Photographer: Michael Nagle/Bloomberg

‘Psychopath’ Hedge Fund Managers Make Less Money

Being manipulative and mean isn’t the secret to success, a new study by two psychology professors says.

Maybe the secret to success on Wall Street is being nice.

In the world of high finance, it’s been an article of faith among some that the only way to succeed—or even survive—is to be ruthless. But a new study in the latest issue of the Personality & Social Psychology Bulletin suggests those money makers at the top of the food chain, hedge fund managers, could benefit from being a little less mean. It turns out that people who exhibit what health professionals consider psychopathic traits actually perform worse than their peers over time. 

Psychologists define a “psychopath” as someone who, among other things, lacks a conscience—an individual who often acts in a manipulative fashion for personal gain. While such traits aren’t the best way to win friends and influence people outside of work, they are seen by the more mercenary as advantageous when it comes to climbing the career ladder or making money.

This may not be the case. Psychology professors Leanne ten Brinke, of the University of Denver, and Dacher Keltner, of the University of California at Berkeley, teamed up with a hedge fund expert, Aimee Kish of San Francisco-based investment firm TeamCo Advisers, to study the personalities and performance of 101 hedge fund managers. The participants—all men, and all in the top positions at their firms—had median assets under management of $4.6 billion and impressive track records, averaging a 7.27 percent return per year in their flagship funds from 2005 to 2015. 

Researchers didn’t directly diagnose managers as psychopaths per se. Previous research has shown that “dark” personality traits—psychopathy, narcissism, and Machiavellianism—can be detected even in short encounters. So rather than doing deep analytical analyses of each member of the sample, researchers instead analyzed clips from videos where they were asked about their fund strategies and performance. An investment firm had created a library of the videos to help clients select hedge fund investments.

“Everyone is on a scale,” ten Brinke said. “Everyone has some elements of these personality traits.” 

She watched and coded every clip, looking for verbal and nonverbal cues that psychological research suggests are signs of each trait. For example, a manager would get higher marks for psychopathy if he smiled at the misfortune of others or displayed an “eerie calm” when discussing otherwise emotional situations. Another manager would get high marks for narcissism if he talked about himself a lot, or referred to himself in the first person.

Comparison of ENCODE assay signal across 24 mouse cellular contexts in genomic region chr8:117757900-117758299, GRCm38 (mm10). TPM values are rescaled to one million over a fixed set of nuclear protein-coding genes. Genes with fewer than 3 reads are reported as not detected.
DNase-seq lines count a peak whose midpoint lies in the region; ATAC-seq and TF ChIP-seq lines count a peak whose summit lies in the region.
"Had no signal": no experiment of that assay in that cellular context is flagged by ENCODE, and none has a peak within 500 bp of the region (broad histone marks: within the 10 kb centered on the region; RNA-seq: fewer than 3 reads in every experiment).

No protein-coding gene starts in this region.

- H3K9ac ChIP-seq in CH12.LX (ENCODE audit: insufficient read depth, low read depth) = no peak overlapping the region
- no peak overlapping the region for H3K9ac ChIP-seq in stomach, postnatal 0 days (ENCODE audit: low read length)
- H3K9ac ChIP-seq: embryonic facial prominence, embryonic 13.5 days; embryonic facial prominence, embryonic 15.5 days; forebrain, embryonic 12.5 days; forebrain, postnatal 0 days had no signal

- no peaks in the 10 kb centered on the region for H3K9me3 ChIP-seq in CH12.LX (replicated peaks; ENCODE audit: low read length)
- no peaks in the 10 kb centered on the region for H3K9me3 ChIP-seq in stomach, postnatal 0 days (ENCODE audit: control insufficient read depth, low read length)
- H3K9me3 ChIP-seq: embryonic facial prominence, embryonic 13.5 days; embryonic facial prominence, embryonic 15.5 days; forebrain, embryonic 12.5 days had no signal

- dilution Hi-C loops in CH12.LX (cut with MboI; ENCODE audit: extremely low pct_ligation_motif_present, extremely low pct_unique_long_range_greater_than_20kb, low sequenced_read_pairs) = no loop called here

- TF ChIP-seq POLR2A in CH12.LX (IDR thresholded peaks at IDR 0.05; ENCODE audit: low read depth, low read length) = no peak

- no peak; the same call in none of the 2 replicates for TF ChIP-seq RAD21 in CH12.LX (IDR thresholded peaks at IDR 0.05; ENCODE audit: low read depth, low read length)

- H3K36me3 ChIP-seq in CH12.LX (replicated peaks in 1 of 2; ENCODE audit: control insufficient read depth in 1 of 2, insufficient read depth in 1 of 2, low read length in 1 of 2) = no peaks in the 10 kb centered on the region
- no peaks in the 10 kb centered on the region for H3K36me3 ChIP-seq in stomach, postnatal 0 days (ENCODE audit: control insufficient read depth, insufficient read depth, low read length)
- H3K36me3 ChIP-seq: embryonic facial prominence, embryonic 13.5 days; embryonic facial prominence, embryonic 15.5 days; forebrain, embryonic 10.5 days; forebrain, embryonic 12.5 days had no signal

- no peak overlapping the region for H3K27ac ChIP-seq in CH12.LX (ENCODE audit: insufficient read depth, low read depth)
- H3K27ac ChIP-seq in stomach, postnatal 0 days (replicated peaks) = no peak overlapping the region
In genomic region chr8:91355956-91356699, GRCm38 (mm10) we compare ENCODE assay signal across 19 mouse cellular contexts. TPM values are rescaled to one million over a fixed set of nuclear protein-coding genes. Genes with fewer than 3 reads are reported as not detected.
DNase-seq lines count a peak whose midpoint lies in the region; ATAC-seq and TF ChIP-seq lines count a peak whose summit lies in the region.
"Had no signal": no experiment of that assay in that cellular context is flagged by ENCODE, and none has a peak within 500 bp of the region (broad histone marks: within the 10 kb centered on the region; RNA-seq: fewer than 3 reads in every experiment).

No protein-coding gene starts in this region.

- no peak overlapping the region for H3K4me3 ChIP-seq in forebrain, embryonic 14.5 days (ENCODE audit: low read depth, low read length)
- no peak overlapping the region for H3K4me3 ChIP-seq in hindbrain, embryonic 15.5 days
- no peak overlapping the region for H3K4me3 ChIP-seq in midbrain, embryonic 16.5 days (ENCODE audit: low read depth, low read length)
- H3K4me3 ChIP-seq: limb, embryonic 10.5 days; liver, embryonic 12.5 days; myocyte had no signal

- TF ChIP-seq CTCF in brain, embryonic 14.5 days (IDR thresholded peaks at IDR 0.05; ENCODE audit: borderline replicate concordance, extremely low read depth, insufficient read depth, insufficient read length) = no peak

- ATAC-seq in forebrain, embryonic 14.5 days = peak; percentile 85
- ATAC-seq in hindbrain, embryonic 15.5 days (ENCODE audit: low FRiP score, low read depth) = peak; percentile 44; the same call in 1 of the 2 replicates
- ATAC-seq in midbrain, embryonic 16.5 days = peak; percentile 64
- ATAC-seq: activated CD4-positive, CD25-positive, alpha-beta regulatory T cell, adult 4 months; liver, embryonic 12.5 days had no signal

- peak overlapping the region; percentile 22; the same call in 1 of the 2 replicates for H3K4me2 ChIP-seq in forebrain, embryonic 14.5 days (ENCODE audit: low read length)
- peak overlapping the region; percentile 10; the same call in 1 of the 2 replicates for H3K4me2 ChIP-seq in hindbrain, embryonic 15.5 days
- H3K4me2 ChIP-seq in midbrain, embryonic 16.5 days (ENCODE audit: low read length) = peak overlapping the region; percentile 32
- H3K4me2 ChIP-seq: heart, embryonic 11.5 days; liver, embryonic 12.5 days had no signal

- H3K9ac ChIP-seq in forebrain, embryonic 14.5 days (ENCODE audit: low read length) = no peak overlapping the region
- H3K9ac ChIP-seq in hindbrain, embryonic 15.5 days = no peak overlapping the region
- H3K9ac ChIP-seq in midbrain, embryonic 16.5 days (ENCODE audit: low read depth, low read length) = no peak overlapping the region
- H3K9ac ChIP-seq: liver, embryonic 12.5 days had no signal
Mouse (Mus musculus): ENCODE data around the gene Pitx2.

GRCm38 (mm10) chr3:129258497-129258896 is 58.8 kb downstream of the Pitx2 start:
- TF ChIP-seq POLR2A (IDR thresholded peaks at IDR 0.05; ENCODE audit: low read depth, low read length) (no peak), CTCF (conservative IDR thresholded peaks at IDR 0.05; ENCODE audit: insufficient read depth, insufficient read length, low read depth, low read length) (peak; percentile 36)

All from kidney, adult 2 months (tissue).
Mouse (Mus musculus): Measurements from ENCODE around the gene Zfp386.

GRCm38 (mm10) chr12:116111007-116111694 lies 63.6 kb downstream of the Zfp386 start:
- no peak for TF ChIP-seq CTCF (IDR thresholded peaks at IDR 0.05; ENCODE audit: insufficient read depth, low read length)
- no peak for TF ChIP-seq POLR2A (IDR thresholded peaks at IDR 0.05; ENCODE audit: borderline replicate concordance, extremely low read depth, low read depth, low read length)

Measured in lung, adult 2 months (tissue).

To make sure ten Brinke’s assessments were as objective as possible, she was told nothing beforehand about the managers’ track records, and the clips were watched by other psychological analysts whose ratings were highly correlated with hers. With each person categorized as more or less prone to behavior that could be labeled psychopathic, the researchers turned to how good each hedge fund manager did their job.

They found a pattern: Being nice pays.

The most “psychopathic” managers had the worst investment records. Those who ranked in the top 16 percent on the psychopathy scale lagged the average by 0.88 percent per year. Narcissistic managers, meanwhile, turned in mediocre returns, but their clients had to endure more volatility to get them, according to the study. That might be because narcissism, associated with overconfidence, causes fund managers to stick longer with ideas that just aren’t working, ten Brinke said.

The new study flies in the face of earlier research that arrived at darker conclusions. Previous studies have shown that psychopaths often get promoted quickly in large organizations. They can come across as confident and charming, and are often very ambitious. Other research showed that people with psychopathic traits are more likely to want to be entrepreneurs. 

However, some psychologists have shown that the quality of work exhibited by people with such tendencies can fall short. “More psychopathic individuals tend to be able to talk the talk, but not walk the walk,” ten Brinke said. Over time—and measured by an objective standard such as investment returns—their shortcomings can become glaringly obvious.

Psychopaths are also very difficult to work with, as one could probably surmise. Investing, like other fields, can require collaboration, listening to the ideas of colleagues, and hiring specialists to execute your strategies.

Last year, ten Brinke, Keltner, and others did a similar analysis of U.S. senators. They found that the more psychopathic senators had fewer co-sponsors of their bills.

“There’s good research to suggest psychopaths are poor leaders,” ten Brinke said. “If you put someone with psychopathic traits [in charge] of a group, they’re more likely to divide the group.”

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